23 December 2014 – Financial Times
The deal to buy the controversial warehousing business of Goldman Sachs marks a high-profile return to the metals market by the billionaire Reuben Brothers.
Best known for their investments in property, racetracks and data centres in the UK, David and Simon Reuben amassed their initial fortune in the Russian aluminium market in the years that followed the collapse of the Soviet Union. The acquisition of Metro International puts them back at the heart of the aluminium industry with control over one of the main warehouses for the metal. Metro has nearly 30 Detroit warehouses containing the largest London Metal Exchange-certified aluminium stocks in the US, according to a recent US Senate report.
Goldman bought the business for $500m in February 2010 at a time when a build-up of stocks following the financial crisis triggered a boom for storage companies. It is not clear what the Reuben Brothers paid for the business. Current and former market participants said the investment could be a property play designed to earn rent from warehouse storage while the Detroit property market improves. Others cast doubt on that theory, saying warehouse operators typically lease their storage. “It’s an interesting move,” said one veteran trader. “For the Reubens, it combines a bit of what they used to do [metal] and a bit of what they do today [property]. And they won’t have paid top dollar for it.”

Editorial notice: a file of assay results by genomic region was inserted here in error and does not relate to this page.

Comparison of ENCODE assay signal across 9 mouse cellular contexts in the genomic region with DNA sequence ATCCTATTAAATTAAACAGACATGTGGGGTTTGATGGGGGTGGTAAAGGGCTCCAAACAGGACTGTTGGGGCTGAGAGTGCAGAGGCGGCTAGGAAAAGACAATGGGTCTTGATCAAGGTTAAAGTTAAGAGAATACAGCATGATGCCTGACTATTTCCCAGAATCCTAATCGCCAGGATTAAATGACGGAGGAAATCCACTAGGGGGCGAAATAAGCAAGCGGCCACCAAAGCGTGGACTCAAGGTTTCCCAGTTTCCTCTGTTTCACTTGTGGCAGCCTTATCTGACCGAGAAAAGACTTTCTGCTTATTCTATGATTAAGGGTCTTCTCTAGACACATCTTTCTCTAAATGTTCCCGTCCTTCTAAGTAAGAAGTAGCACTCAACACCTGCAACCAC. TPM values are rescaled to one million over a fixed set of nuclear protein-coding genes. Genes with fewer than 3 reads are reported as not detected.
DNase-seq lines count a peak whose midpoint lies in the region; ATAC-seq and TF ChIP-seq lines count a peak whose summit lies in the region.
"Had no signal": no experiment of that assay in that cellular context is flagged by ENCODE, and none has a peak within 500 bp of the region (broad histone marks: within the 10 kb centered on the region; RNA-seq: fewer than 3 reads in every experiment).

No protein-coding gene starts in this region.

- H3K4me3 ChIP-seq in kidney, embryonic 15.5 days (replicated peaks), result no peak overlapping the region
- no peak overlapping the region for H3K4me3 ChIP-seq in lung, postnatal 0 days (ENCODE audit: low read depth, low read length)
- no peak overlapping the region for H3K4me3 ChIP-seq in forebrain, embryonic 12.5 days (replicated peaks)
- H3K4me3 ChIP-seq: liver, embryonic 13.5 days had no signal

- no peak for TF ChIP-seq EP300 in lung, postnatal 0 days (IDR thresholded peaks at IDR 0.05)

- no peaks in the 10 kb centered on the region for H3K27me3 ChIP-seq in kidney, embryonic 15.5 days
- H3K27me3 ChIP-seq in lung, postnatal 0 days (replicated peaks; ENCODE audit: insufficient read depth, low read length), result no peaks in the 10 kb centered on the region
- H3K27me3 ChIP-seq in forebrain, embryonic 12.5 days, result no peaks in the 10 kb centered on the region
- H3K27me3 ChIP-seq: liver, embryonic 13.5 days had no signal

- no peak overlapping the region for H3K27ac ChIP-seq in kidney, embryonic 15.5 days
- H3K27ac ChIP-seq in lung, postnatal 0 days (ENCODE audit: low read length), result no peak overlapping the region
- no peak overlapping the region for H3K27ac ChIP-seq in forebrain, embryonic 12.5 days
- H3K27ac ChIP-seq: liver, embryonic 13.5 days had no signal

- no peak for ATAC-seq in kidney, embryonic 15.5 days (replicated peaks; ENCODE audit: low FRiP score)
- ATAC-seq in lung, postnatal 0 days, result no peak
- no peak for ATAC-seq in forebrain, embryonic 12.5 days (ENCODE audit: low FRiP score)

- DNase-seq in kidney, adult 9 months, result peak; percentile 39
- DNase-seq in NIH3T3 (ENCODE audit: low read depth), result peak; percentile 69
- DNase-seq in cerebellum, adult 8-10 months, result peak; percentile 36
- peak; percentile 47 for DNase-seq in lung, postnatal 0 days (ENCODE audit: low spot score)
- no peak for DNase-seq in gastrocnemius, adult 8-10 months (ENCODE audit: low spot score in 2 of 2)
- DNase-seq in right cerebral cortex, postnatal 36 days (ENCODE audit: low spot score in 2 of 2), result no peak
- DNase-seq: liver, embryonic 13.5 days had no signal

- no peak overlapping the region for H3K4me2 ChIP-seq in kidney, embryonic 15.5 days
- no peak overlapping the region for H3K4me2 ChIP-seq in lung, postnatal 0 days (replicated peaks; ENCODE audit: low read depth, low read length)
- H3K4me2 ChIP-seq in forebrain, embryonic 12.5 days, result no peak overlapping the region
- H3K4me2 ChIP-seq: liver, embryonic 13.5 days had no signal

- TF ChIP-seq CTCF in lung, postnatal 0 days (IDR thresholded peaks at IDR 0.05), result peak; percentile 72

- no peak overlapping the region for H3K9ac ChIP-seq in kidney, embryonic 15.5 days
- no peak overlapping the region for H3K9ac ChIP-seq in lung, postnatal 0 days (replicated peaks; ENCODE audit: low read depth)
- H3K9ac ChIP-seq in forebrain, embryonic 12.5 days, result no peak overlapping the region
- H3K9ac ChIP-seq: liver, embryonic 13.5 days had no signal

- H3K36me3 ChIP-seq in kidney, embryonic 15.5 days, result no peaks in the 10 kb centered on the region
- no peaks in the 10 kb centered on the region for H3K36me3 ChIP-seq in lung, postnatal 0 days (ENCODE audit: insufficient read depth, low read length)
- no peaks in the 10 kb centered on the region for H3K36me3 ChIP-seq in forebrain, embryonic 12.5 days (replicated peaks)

However, the purchase could raise questions about transparency in the metals market. The sale of the warehouse to the Reuben brothers means most of the world’s metals houses are owned by private companies. Commodities trading house Trafigura owns the Impala brand of warehouses and JPMorgan sold its Henry Bath warehouse business to Mercuria.
The Reubens were previously investors in Erus Metals, an LME licensed warehouse company they set up with Barclays. They sold their stake in April this year as part of the sale of their metals business to commodity trader Gerald Group. Their involvement in the metals industry stretches back decades. Their company Trans-World, which was founded in 1977, reportedly controlled as much as 7 per cent of the world’s aluminium market in the 1990s. In the early 1990s, Trans-World teamed up with Russian businessman Lev Chernoi and his brother Michael. Together they bought a 20 per cent stake in the Krasnoyarsk smelter and a controlling interest in Bratsk at the time, the largest smelters in Russia. It was a period when foreign investors could not move into Russia without having a local partner, according to one former Reuben Brothers employee. Many larger western companies were not willing to invest as boldly as the Reubens did. “When the Soviet Union broke up, lots of industrial assets came up for sale,” the former employee said. “There was a little wrinkle in it at the time as foreign entities were not allowed to own Russian assets, if you wanted to buy any of the assets you had to have some form of local Russian partner.
“Trans-World stole a march on people. Because if you have shareholders to answer to, you couldn’t advance the business in the way David did.” They later teamed up with another Russian businessman, Oleg Deripaska, who had access to shares in the Sayansk smelter, the third-largest smelter in Russia at the time. It was a gamble that paid off. The low cost of producing aluminium in the country compared with the market price allowed them to make money, the person said. The brothers later sold their business to parties including Roman Abramovich in 2000.